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DJ States Pressure Drug Makers After McKinsey's $600 Million Opioid Settlement

· 02/04/2021 17:16
By Sara Randazzo and Jonathan Randles

State attorneys general intensified pressure on drug companies to settle claims over the opioid crisis, following consulting firm McKinsey & Co.'s agreement to pay nearly $600 million over its advice to pharmaceutical companies to rev up sales.

McKinsey's settlements, reached with every state but Nevada, are an unexpected first source of revenue to stem from yearslong investigations into drug industry players that states say helped exacerbate an opioid epidemic. It has killed at least 400,000 people in the U.S. since 1999.

"We do not want to be in litigation for years on this, spending money and resources while people are dying," Colorado Attorney General Phil Weiser said Thursday. "We want to get fair settlements now. Others need to follow suit."

States have been negotiating since 2019 with the nation's three largest drug distributors, McKesson Corp., AmerisourceBergen Corp., Cardinal Health Inc., as well as drugmaker Johnson & Johnson. The companies have publicly disclosed that they have set aside a collective $26 billion for the deal, most of it to be paid over 18 years, but no final agreement has been reached.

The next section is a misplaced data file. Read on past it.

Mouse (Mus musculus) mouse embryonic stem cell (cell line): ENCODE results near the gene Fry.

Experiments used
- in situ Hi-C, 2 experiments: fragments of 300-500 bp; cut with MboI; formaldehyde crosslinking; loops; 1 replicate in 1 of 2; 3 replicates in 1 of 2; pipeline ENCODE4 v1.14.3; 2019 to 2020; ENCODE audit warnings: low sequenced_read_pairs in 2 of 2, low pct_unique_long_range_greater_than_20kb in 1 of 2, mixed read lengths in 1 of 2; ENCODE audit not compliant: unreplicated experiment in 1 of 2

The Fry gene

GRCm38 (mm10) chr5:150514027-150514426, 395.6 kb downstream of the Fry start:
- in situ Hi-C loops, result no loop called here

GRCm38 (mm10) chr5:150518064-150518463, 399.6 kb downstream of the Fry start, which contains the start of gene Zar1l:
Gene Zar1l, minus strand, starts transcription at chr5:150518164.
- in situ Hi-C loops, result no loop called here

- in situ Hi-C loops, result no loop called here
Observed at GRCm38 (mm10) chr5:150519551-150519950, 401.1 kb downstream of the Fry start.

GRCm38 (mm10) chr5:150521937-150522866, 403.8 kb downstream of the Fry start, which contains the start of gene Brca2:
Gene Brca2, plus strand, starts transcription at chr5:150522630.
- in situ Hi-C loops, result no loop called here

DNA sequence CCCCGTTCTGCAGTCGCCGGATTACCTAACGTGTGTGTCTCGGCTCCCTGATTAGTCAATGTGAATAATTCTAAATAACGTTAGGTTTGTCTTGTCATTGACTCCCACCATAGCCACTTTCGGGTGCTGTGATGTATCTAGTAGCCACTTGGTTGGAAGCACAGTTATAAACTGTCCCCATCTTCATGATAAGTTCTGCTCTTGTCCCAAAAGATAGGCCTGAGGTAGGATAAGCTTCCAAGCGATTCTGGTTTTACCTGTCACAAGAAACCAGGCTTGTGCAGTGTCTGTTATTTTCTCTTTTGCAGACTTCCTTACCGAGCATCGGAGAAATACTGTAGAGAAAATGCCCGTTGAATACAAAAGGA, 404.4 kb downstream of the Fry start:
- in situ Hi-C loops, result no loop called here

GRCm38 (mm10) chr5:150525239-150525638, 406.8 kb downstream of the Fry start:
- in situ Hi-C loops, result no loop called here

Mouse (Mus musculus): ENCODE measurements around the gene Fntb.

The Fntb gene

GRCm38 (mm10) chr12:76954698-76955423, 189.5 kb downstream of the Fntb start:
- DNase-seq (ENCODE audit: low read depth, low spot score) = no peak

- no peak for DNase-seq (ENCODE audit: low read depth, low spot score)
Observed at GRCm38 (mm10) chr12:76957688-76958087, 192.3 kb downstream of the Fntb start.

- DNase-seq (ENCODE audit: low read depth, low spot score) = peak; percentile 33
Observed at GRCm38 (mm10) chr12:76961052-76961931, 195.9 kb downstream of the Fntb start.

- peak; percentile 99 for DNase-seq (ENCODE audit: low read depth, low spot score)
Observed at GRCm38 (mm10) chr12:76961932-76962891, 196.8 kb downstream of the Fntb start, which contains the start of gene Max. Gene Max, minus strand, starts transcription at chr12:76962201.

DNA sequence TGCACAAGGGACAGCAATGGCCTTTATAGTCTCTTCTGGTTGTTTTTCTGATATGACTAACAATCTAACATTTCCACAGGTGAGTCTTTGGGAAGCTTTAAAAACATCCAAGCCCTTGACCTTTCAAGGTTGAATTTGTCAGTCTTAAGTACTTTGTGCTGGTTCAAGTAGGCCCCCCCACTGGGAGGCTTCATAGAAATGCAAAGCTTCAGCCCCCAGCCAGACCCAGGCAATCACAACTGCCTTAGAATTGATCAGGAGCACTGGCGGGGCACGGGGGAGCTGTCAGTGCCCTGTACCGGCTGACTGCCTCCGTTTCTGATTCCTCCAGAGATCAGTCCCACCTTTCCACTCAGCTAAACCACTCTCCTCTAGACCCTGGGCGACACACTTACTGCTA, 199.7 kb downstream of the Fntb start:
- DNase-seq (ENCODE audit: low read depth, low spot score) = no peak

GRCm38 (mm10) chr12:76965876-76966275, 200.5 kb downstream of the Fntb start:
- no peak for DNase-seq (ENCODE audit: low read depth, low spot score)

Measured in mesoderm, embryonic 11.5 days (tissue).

In news conferences Thursday, attorneys general said they hoped the McKinsey deal would provide momentum for a bigger settlement, if others facing litigation follow the consulting company's lead.

"These other companies are not acting smartly, if they don't do the same, " said Oregon Attorney General Ellen Rosenblum.

Representatives for the distributors declined to comment. Johnson & Johnson pointed to an October statement that it had increased its settlement offer to $5 billion and that terms were still being finalized.

The swift settlement negotiations with McKinsey were spurred by information about the consulting firm's work that became public during OxyContin maker Purdue Pharma LP's chapter 11 bankruptcy, state lawyers in Vermont and North Carolina said.

McKinsey Global Managing Partner Kevin Sneader said the firm chose to resolve the matter to provide support to communities across the U.S. addressing the opioid crisis. "We deeply regret that we did not adequately acknowledge the tragic consequences of the epidemic unfolding in our communities," Mr. Sneader said. The agreement, like most civil settlements, didn't require McKinsey to admit to wrongdoing.

The state agreements won't block potential legal claims that Purdue could bring against McKinsey related to the years of work it provided the company. Bankrupt companies sometimes sue former advisers over advice that caused management to breach duties owed to company stakeholders.